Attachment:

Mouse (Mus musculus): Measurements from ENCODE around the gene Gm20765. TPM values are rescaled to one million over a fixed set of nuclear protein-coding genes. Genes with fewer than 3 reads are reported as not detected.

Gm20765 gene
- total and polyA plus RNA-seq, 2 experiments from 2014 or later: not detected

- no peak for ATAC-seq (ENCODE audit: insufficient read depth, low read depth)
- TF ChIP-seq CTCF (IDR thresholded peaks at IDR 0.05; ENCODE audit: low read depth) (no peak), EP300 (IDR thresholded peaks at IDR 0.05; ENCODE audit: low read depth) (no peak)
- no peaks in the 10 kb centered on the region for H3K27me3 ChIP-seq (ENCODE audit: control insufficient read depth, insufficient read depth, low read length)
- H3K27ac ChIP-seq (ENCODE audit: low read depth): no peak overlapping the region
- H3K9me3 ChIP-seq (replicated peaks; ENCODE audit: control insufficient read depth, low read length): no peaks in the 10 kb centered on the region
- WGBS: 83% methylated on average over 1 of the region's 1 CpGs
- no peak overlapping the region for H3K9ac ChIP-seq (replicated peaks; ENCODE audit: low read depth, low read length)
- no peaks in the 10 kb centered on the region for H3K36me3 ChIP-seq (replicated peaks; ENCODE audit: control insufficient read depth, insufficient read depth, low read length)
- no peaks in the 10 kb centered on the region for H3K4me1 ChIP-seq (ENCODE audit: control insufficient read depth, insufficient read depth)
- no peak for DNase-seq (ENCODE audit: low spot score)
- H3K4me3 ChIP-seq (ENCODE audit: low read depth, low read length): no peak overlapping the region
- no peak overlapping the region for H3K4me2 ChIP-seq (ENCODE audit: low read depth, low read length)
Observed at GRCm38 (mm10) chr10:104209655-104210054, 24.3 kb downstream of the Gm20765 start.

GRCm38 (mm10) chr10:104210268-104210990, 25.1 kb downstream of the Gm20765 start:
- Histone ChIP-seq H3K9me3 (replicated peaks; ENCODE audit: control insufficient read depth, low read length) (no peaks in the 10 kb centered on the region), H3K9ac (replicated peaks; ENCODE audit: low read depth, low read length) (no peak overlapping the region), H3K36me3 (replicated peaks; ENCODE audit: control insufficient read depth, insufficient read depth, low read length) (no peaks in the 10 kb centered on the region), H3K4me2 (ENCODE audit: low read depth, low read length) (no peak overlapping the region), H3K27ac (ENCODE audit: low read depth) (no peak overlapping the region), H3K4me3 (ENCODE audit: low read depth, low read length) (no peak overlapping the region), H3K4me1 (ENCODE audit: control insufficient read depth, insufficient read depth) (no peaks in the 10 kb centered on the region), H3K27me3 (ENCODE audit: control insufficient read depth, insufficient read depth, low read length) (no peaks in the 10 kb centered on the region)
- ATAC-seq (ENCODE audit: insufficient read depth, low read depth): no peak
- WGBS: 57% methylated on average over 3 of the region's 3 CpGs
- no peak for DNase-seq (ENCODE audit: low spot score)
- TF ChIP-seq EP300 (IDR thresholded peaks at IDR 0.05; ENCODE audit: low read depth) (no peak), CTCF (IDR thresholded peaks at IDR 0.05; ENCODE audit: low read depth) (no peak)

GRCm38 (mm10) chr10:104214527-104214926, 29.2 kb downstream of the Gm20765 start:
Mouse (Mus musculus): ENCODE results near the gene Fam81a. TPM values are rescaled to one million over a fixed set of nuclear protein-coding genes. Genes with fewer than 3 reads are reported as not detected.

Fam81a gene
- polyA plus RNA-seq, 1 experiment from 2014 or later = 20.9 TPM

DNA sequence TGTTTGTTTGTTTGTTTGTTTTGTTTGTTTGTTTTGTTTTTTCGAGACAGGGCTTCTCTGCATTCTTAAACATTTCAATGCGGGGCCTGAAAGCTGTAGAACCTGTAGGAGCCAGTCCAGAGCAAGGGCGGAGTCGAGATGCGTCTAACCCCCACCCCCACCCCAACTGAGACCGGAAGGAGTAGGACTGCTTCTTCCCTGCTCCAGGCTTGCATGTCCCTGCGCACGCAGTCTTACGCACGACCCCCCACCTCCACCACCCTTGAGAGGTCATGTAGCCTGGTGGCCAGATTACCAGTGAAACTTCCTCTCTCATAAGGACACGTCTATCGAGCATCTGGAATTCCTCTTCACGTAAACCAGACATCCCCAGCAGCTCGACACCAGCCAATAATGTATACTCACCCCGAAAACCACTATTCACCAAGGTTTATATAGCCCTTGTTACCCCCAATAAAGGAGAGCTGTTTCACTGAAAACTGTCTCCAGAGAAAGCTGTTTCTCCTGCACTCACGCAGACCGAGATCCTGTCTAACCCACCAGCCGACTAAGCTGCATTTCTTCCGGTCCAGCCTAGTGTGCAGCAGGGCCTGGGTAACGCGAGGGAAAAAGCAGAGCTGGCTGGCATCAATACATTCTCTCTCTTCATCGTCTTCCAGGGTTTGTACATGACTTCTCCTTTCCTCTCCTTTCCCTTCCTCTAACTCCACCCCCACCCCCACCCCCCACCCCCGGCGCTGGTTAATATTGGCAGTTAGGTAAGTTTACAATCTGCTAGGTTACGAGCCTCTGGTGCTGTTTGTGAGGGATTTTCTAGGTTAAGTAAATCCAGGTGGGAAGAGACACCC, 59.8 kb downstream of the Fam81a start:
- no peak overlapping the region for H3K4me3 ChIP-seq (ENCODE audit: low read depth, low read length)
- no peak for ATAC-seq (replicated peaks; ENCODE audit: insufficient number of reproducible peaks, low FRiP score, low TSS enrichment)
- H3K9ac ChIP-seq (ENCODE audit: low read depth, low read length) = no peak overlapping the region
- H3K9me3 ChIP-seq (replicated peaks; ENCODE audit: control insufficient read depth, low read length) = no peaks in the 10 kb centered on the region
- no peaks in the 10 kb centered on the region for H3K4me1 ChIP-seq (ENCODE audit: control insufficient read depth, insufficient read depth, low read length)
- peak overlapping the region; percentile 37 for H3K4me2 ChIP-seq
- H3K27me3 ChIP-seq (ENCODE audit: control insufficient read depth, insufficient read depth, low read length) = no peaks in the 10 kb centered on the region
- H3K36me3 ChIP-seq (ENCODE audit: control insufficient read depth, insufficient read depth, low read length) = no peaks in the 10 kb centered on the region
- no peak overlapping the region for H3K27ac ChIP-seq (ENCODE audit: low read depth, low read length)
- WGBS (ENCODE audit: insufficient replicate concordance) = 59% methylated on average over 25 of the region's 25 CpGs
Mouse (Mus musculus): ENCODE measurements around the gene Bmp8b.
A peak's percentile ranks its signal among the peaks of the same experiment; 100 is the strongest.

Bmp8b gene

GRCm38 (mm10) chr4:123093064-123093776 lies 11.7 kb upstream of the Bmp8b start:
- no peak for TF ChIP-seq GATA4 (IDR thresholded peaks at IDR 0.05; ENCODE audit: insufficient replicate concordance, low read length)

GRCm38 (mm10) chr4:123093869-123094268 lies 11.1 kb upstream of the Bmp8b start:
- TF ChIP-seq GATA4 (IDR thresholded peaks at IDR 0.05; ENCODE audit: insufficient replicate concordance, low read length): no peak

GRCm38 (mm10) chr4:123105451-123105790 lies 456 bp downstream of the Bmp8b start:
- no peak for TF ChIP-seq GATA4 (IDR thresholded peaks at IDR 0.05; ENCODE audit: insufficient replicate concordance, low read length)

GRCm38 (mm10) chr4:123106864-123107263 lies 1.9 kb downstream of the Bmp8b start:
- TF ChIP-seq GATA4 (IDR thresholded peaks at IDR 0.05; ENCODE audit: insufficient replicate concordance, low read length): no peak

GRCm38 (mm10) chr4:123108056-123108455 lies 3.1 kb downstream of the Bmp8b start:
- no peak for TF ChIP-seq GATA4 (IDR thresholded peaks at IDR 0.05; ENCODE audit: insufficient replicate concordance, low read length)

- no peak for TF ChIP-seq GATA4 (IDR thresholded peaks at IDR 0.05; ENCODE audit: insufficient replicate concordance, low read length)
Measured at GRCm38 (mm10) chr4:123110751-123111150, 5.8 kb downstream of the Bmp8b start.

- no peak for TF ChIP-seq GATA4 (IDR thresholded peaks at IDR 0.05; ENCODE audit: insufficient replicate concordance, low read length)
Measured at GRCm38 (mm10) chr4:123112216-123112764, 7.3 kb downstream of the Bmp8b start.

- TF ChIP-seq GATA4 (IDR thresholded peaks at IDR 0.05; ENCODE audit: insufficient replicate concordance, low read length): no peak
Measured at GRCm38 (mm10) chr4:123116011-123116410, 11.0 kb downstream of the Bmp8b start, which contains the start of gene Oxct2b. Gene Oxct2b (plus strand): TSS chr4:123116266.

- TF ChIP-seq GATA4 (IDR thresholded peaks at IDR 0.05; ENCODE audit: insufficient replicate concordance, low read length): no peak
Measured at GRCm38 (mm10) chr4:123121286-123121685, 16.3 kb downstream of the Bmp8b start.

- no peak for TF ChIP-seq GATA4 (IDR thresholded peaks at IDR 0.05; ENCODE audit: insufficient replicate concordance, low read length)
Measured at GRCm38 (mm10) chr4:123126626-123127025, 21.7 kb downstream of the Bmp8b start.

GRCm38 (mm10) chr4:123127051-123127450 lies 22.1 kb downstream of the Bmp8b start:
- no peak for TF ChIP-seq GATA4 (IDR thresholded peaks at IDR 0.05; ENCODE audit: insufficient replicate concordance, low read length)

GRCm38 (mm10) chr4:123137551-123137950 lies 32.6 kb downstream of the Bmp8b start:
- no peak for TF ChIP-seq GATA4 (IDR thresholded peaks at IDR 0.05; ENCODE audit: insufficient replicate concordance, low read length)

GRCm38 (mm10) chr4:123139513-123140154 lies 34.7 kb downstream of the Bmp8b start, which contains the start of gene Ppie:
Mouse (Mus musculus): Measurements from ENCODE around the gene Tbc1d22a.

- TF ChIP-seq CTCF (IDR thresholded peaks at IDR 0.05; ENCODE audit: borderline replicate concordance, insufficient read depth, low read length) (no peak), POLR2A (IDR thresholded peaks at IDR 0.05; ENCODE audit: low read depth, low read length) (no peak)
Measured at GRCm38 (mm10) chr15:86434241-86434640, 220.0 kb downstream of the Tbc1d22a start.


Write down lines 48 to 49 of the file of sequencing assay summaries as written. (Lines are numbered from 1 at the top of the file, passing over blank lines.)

- TF ChIP-seq GATA4 (IDR thresholded peaks at IDR 0.05; ENCODE audit: insufficient replicate concordance, low read length): no peak

GRCm38 (mm10) chr4:123108056-123108455 lies 3.1 kb downstream of the Bmp8b start: